Many of us are starting to feel the pinch after a busy festive period saw us stretch our finances with Christmas shopping and travel. It’s perhaps no surprise then that most people’s New Year’s resolutions revolve around finances. So to help you get your saving off to a good start, here’s a few tips to get your finances in order in 2016.
Saving money doesn’t have to involve making big decisions or major life changes. More often, getting your finances in shape involves a series of small decisions which add up to make a big difference over the course of the year.
Here are seven simple tips to help save you money in 2016.
Buying your lunch every day can have a big impact on your finances. It might not sound like much at the time, but even if you’re only spending around $8 a day on lunch your monthly costs can quickly add up to around $200. That’s a significant chunk of cash. There’s a simple solution however as it’s often cheaper and healthier to make your own lunch.
The same principle goes for eating and drinking out. Cooking your own meal at home can cost as little as $5 per person. Compare that with a take out meal out which can cost an average of $10-15 a head, and for $15 you’re not having a dining experience. So instead of splashing the cash on takeaways why not save the money? If you’re passionate about dining out, you can always use some of your accrued savings on a truly special meal.
The same principle goes for enjoying a drink at home rather than heading to the bar. Enjoying a pint at home will cost you around half the price of drinking out. So consider inviting your friends to come over instead of heading to the local watering hole?
It feels pretty cool to have the latest smartphone, but you don’t really need the newest model to survive. In fact, most of us haven’t mastered the capabilities of the previous model by the time developers come out with a new phone. Check the classifieds for used or refurbished smartphones. Use a smartphone price checker to make sure you’re getting a fair deal. Note that you can apply the same principle to computers, textbooks, furniture, bikes, and cars too.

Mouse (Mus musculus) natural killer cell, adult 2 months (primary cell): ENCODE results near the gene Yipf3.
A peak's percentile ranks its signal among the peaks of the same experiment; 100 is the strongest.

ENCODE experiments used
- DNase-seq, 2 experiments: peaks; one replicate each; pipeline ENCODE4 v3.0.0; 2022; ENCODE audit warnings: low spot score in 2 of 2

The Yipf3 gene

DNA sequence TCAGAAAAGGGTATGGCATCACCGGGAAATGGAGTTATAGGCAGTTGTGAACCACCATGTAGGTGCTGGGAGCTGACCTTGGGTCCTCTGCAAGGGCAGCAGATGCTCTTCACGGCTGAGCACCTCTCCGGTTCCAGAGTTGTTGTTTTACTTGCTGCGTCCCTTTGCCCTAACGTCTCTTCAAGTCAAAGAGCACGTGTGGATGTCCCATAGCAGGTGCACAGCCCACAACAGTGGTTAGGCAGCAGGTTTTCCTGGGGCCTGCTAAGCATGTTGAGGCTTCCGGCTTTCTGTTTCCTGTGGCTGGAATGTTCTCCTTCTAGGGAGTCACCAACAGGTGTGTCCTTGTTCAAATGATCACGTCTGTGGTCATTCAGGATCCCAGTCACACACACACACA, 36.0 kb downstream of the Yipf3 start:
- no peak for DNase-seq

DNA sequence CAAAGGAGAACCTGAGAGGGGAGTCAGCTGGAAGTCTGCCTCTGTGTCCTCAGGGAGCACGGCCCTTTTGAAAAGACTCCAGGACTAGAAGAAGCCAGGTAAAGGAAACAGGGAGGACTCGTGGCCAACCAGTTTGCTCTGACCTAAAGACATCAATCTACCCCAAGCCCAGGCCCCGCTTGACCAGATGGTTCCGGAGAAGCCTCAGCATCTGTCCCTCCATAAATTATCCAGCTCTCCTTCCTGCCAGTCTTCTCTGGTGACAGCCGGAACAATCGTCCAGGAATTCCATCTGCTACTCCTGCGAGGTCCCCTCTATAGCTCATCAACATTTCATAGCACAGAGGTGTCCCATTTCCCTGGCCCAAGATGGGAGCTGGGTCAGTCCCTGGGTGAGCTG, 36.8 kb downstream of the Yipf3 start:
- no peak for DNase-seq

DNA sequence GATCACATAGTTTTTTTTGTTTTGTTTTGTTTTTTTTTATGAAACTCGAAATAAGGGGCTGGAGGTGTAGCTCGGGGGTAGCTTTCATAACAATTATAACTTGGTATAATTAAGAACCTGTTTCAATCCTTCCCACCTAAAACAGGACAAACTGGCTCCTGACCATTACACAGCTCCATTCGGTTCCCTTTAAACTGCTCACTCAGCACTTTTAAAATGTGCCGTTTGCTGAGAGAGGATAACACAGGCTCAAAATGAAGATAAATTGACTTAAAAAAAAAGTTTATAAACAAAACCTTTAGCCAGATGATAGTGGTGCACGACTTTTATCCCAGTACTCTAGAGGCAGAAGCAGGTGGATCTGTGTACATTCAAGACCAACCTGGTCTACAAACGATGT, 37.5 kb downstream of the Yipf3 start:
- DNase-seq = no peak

There are many solid reasons to buy less. Examine your impulse purchase urge carefully, and ask yourself how long you’ll use the item before it ends up in a landfill. Besides budgeting and the environment, there’s the mental calm that comes from knowing exactly what you own, owning what you need, and having an uncluttered space.
It’s never been easier to keep track of your personal finances, thanks to a host of clever, easy-to-use apps. In addition to tracking your personal finances – knowledge is power – many also provide you with useful suggestions on how to save.
If you can avoid multiple trips to the store, you will spend significantly less on groceries. With one trip sticking to a careful list, you can control your grocery budget and avoid unnecessary items. Take advantage of deals at produce-only shops and bulk shopping stores like Costco.
Commit once by setting an automated deposit from your earnings into your savings, and don’t worry about it again. Make sure your savings account has a decent interest rate (at least higher than inflation) while you’re at it. See if you can switch to a higher-yield savings account if it doesn’t.